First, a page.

(2.8) are the team's rebounds and assists leaders, respectively.
consecutive 9-4 seasons,
bothcappedbyvictoriesin
the CottonBowl, this one
playedin Cowboys Stadium
afterthe 73rdgameatthe
game's namesake stadium
last year. OleMiss hadlost
all eightofits SEC games in '
2007before Nutt replaced
the fired Ed Orgeron.
NowNutt andthe Rebels.
have to move onwithout
McCluster, whose3,921career all-purposeyards are
secondinschoolhistory
fmnble
behindDeuce McAllister's
yards for atouchdownless
4,889.
thanaminutelater, thenin"Ihatetofhinkabout it;'
tercepteda deflected
Nutt said. "Dexter saidhis
fonrth-downpassbyOkla- lastprayerforus this mornhomaState's zacRobinson ing. I'mtellingyou, it was
onthe next drive.
emotional!'
"It'shardto overcome
McCluster's 86-yard'ill
giving one away:' Cowboys run inthe second
coach Mike Gundysaid. "At cameon a hand
somepoint we've got to
freshmanquarferback
make some plays. We've got Nathan Stanley. McCluster
tostepup.Itoldtheteam , went to the right and .
the same thing!'
throughagap, runningunThe Cowboys (9-4), who touchedfor the secondlike OleMiss were inthe
I
preseasonAPTop10,
rnissedachancefortheir
the precedingtimeout.
firstlO-winseason since
"CoachNutt saidifit gets
1988whenGundywas their
startingquarterback. Nutt; blockedrightl'mgoingto
score.... Everybodyblocked
alsoaformer Oklahoma
Statequarterback, was then theirman. Afterthatitwas
nothingbutspeed, and
oneoftheir coaches.
Nutthasledthe Rebels to speedkills;' said McCluster.
shoulderinjury.
The Knights average16assists a game, andtheyhave a
lot ofpeople doling outalot
ofassistc;.
Bognudaaverages 4.1 assists agame. Junior guard
TiffanyKinson averages four.
Beebeaverages 3.4and
Madrigalaverages 3.1.
Riezeboshas backedBeebe
witha 7.4 rebounds pergame
average.
Besides allthat, St. Joseph
year coachEdTorres.The
santa'Ynez
The Pirates (5-9) improved
underthen first-year coach
CheyenneDietrich, andmade
theplayoffs,lastseason.
Theysufferedabigblow
.whenscoringleader Hailey
Kingtore anACLliganlent
earlier this year. Amanda
Spencehas done anice jobof
pickingup someofthe slack.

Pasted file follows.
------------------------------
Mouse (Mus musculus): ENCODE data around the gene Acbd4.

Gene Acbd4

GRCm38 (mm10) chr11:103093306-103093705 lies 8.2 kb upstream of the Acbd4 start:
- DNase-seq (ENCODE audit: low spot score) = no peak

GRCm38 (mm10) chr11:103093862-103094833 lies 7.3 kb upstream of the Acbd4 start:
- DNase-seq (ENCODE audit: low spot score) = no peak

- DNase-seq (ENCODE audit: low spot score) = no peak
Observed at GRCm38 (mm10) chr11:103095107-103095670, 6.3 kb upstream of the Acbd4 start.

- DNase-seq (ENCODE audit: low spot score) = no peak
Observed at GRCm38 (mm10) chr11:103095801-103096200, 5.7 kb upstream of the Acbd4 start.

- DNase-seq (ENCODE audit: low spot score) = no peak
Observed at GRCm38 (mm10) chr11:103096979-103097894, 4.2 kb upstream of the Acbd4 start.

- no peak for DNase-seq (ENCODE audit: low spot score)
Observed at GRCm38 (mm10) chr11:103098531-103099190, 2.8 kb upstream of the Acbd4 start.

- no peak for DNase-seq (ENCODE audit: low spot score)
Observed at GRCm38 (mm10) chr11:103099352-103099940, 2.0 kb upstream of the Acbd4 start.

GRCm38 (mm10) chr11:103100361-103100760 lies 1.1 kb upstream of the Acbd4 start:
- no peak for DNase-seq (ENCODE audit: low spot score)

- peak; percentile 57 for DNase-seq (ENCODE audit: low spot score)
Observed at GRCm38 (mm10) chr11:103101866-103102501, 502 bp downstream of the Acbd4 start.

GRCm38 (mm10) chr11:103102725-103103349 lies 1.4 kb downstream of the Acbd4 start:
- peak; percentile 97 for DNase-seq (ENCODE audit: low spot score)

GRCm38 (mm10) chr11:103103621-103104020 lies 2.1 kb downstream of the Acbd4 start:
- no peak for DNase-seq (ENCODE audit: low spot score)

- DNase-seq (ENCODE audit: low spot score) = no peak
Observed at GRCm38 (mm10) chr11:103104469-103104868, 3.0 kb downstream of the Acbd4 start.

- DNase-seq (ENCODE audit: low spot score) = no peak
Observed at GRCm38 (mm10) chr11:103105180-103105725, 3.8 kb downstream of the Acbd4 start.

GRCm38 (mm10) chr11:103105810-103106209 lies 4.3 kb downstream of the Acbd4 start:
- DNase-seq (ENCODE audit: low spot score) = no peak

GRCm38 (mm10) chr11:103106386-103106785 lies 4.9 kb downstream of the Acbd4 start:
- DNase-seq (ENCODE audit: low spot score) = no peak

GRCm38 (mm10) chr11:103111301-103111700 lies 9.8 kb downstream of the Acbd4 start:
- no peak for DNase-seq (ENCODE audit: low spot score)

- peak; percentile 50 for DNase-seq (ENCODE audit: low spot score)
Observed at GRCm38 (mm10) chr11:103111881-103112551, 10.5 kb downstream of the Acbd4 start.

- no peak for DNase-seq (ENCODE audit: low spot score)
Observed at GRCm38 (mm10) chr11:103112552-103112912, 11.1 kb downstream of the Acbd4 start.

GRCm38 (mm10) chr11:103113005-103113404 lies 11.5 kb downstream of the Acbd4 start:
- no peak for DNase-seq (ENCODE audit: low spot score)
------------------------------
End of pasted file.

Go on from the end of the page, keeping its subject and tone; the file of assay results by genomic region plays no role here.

King was averaging 14.3
points a game whenshewas
hurt. Spenceis averaging 12.6.
Annie Fredricksonaverages 8.8 points agame. She
leads theteaminrebounding,
at 8.3 per game.
CabrDlo
Whenthe Conquistadores
(3-9)havemadeaplay,
freshmanTatiDunlap has oftenbeenthe one to make it.
She averages 18.8points a
gaple. Noone elseolitherosfer averages more than 6.3.
Dunlap also leads the team in
rebounds (sixper game),
steals (3.1pergame) andassists (2.6 agame).
Kiley Aldridge averages 4.4
rebounds agameforthe Conqs, who opentheirleague
campaignWednesday.
Lompoc
CelinaCalderon(7.6points
agame) andThsharaPruettgibbons (same average)lead
the scoringfor the 1-8 Braves.
Gibbons pulls downll
whoppingninerebounds a
game. CalderongrabsrebouI1dsat arateof6.2a game.
The Braves' seasonleaguedebutisWednesdaynight.They
willhostThmpleton then.
MorroBay
Knights averagemorethanl0
MeganHansen, the runner-upinthe Los Padres
steals agame, andthey've
beenconvertingalot ofthose League singles tournament,
stealsinto transitionbaskets. leads the 5-8 Pirates girls
St. Josephwillstartits sea- baSketballteaminscoring at
12.6points agame. Hannah
sonleaguecampaignat 7:30
p.m. Wednesdayathome
Gilbertaverages 7.4rebouI1ds
agamefot Morro Bay. Aria
against Morro Bay. Tip-off
timefor all girls league games JohJ:lsonaverages 6.4.
is 7:30p.m.
Thmp:tetOn
SantaMaria
TheEagles were winless in
The 2-10 Saintshave anew league games last year.
They'ntryforbetterthings
coach, ConrtneyCalderon.
Theyhave abrandnew start- this season, and alot oftheir
ingfive.
hopesmayridewithCarly
Theyalsohave wins intheir O'SullivanandKatie Koehler.
last two games.Withthose
O'Sullivanis thetop scorer
forthe 3-6 Eagles, at 8.7
twovictories, SantaMaria